Online affiliate marketing involves an individual celebrity or influencer marketing brands to their online following, often through social media apps such as Instagram, in return for (usually) a percentage of each resulting sale.

In March 2017, the UK's Committee of Advertising Practice ("CAP")1 issued new advice, addressed to both brands and influencers, which provides guidance on how to ensure that online affiliate marketing activity is CAP Code2 compliant.

Significantly, the guidance restates in no uncertain terms that where affiliate marketers advertise a brand's goods online and fail to disclose or make clear their commercial relationship with the linked-to products, both that individual and the featured brand will be in breach of the CAP Code.

This guidance arrives in tandem with related action being taken in the U.S. by the Federal Trade Commission against affiliate marketers who fail to disclose "clearly and conspicuously" where there is a "material connection" between the endorser and the brand.

The consensus of regulators across the globe appears to be that consumers have the right to be made aware at first glance of circumstances where an individual is acting with commercial intent rather than as a consumer or for purposes outside his or her trade, business or profession.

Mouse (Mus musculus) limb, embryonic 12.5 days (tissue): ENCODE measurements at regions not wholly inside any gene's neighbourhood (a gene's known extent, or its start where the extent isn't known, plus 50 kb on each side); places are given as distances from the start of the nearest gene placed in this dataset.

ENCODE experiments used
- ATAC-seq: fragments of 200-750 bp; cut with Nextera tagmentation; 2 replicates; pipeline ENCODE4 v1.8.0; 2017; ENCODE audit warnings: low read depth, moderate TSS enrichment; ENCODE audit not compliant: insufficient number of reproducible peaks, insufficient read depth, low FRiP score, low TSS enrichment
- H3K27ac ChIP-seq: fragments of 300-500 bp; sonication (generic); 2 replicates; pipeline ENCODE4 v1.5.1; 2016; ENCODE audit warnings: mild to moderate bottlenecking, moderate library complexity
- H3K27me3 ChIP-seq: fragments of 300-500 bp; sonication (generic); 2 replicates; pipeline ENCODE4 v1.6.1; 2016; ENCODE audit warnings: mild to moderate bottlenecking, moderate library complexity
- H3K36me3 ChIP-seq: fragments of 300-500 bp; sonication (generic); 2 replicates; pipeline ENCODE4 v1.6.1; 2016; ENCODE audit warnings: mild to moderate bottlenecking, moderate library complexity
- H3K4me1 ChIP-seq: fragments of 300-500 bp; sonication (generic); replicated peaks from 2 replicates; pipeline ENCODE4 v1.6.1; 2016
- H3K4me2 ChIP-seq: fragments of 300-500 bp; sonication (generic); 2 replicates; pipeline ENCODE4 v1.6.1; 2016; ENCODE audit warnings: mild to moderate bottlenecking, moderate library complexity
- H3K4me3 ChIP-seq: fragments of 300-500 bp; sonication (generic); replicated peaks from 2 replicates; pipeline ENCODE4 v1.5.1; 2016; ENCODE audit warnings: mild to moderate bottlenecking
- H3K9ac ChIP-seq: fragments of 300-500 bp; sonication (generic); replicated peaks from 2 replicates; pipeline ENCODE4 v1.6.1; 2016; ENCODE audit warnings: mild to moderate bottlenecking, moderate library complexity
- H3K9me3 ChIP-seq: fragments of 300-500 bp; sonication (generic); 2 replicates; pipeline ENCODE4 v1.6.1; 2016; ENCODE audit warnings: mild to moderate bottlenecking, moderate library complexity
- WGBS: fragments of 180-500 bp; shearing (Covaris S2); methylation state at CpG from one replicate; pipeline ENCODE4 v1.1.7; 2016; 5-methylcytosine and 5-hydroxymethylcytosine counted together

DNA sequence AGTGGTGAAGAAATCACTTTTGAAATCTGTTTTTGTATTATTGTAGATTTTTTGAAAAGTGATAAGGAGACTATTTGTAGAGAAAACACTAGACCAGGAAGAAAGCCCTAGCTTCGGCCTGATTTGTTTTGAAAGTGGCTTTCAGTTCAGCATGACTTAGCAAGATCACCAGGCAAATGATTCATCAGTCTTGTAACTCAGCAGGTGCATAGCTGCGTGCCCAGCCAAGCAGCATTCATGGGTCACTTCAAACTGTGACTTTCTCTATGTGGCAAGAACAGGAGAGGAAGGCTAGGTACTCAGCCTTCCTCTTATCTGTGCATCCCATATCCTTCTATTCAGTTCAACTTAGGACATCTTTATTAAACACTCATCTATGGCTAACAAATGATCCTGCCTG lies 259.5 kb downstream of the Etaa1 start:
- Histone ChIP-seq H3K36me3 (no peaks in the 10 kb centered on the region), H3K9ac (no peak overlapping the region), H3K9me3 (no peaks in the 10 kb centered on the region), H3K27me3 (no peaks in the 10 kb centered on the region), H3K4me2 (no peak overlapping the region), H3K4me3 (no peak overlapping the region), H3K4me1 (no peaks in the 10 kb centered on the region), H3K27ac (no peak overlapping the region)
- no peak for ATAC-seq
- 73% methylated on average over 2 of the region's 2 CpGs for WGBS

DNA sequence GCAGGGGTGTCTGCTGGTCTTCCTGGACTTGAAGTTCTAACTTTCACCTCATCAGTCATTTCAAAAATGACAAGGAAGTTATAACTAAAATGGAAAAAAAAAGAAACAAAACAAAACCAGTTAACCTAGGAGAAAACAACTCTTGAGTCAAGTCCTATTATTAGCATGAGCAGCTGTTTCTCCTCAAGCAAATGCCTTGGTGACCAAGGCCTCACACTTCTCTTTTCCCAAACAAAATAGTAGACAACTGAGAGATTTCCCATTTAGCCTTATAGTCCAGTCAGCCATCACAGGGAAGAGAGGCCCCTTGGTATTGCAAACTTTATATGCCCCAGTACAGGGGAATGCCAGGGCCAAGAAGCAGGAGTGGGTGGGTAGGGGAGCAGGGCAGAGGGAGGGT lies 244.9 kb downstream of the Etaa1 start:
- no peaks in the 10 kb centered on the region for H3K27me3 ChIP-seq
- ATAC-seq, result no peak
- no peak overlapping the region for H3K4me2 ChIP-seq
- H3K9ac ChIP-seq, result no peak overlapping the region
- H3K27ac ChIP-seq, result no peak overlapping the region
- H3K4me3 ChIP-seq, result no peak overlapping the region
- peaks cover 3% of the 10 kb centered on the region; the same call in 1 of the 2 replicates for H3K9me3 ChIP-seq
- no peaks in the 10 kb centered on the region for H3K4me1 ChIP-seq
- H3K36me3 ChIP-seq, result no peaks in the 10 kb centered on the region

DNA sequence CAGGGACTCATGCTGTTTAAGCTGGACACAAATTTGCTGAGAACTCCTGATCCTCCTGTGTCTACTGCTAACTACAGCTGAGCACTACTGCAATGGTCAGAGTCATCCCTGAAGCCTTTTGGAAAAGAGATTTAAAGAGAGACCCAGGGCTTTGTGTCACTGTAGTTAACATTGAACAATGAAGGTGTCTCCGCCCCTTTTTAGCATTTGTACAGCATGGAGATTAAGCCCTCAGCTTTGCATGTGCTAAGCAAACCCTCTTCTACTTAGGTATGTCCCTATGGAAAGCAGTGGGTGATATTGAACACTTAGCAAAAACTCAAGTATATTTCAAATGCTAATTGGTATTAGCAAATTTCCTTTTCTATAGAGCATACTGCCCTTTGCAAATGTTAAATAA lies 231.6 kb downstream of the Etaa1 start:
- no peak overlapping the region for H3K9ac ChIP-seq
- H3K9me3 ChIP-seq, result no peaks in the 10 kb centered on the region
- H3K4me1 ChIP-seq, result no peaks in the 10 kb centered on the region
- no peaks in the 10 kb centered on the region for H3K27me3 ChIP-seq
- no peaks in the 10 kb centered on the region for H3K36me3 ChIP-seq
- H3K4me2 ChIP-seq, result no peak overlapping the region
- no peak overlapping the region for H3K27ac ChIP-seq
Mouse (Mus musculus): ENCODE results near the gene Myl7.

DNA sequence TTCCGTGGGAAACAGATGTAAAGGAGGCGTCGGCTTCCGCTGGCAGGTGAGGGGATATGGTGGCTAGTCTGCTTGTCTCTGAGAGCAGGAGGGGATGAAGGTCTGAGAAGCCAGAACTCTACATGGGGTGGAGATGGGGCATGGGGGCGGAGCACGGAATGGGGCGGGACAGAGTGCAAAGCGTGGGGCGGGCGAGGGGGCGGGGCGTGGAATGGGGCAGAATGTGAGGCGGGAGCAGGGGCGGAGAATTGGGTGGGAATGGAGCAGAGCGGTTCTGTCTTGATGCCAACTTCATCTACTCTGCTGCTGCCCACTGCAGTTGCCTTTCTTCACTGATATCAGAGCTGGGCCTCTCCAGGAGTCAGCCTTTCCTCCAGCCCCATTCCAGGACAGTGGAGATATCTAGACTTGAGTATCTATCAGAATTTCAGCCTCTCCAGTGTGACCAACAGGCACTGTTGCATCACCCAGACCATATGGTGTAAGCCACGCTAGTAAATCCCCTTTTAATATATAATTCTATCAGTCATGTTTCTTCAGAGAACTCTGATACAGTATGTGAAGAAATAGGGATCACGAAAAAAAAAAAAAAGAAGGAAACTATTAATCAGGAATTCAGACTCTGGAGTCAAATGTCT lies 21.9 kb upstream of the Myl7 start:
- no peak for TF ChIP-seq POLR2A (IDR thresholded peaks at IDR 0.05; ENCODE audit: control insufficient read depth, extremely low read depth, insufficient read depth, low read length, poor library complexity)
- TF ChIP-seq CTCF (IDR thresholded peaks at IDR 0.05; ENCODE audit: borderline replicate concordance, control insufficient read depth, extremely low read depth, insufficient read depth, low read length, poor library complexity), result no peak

This means, brands, that you may find yourself in hot water with the CAP and the ASA for posts which feature your brand even where you have had absolutely no input in the creation and publication of the materials. It is therefore your responsibility to ensure that people know that an article, vlog, blog, tweet, post or page posted by your affiliate marketers is an ad before they click on or open it.

1.

CAP is responsible for writing the UK's Advertising Codes in collaboration with the UK's independent advertising regulator, the Advertising Standards Authority ("ASA").

2.

The rule book for non-broadcast advertisements, sales promotions and direct marketing communications in the UK.

[View source.]

DISCLAIMER: Because of the generality of this update, the information provided herein may not be applicable in all situations and should not be acted upon without specific legal advice based on particular situations.